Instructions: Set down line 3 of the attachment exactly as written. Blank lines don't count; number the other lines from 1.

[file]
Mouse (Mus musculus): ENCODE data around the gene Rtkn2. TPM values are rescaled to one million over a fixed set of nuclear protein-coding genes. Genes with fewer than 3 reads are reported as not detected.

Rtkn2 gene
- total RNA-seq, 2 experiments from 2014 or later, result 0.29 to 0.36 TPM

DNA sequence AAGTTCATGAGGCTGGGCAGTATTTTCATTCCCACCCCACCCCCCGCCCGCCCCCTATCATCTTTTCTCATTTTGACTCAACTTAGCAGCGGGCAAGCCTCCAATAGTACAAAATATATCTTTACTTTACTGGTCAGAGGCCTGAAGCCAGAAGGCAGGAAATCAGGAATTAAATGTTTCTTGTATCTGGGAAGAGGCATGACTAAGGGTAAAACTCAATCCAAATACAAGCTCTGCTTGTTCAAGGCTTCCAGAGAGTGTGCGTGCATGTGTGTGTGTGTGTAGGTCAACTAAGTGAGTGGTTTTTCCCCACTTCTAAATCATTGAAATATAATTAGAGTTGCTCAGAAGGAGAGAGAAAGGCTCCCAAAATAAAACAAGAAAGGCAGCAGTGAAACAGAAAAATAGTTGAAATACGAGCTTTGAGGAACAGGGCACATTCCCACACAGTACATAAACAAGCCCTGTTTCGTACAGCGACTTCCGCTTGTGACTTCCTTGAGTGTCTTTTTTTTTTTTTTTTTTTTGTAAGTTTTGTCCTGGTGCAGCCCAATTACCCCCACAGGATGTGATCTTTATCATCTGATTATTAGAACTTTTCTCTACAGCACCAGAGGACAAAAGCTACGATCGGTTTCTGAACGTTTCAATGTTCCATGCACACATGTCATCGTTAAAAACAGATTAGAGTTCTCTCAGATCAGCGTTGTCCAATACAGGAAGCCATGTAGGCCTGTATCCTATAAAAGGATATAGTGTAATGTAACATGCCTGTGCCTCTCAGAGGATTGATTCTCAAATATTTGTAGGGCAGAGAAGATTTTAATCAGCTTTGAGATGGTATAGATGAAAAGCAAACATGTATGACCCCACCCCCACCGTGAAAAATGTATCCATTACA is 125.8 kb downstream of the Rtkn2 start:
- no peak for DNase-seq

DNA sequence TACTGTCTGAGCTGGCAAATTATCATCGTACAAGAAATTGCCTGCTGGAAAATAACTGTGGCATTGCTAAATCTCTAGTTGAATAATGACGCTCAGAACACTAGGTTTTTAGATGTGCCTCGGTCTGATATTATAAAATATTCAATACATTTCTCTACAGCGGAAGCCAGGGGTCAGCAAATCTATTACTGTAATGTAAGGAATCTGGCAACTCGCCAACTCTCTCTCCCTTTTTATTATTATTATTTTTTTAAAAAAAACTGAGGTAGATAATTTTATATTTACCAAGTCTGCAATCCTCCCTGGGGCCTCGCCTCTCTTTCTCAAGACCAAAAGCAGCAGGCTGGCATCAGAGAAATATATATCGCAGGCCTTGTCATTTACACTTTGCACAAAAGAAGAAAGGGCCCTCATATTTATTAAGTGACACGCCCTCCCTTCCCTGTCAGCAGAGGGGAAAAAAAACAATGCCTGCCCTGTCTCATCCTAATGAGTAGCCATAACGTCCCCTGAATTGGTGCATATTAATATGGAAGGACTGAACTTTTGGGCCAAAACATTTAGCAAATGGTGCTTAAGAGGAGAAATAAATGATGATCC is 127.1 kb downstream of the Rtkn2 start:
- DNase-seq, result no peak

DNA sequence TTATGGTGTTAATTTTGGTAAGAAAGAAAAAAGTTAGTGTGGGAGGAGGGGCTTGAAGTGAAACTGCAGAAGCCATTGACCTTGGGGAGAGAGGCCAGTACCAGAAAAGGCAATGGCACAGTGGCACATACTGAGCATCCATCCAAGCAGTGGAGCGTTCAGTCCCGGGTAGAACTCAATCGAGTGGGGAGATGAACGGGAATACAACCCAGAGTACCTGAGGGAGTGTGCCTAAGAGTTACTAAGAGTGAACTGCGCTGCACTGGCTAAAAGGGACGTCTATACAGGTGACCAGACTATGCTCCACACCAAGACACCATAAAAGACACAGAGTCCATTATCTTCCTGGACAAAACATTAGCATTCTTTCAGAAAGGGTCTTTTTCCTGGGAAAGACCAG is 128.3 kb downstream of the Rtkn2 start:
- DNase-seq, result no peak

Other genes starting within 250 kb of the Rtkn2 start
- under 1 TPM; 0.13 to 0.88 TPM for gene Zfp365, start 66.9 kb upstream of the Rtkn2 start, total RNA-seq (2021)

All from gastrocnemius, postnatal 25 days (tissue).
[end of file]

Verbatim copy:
- total RNA-seq, 2 experiments from 2014 or later, result 0.29 to 0.36 TPM